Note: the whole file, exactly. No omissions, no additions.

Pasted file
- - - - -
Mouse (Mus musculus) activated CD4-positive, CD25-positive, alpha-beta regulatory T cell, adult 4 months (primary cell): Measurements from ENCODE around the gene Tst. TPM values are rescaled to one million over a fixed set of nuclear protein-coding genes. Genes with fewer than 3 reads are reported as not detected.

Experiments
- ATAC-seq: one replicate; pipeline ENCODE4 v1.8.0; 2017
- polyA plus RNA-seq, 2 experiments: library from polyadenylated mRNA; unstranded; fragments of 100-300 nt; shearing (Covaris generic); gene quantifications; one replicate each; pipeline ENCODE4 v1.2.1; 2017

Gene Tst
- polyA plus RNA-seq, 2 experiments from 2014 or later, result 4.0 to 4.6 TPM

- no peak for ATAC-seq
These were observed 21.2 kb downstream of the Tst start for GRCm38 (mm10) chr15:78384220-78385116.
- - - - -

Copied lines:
Mouse (Mus musculus) activated CD4-positive, CD25-positive, alpha-beta regulatory T cell, adult 4 months (primary cell): Measurements from ENCODE around the gene Tst. TPM values are rescaled to one million over a fixed set of nuclear protein-coding genes. Genes with fewer than 3 reads are reported as not detected.

Experiments
- ATAC-seq: one replicate; pipeline ENCODE4 v1.8.0; 2017
- polyA plus RNA-seq, 2 experiments: library from polyadenylated mRNA; unstranded; fragments of 100-300 nt; shearing (Covaris generic); gene quantifications; one replicate each; pipeline ENCODE4 v1.2.1; 2017

Gene Tst
- polyA plus RNA-seq, 2 experiments from 2014 or later, result 4.0 to 4.6 TPM

- no peak for ATAC-seq
These were observed 21.2 kb downstream of the Tst start for GRCm38 (mm10) chr15:78384220-78385116.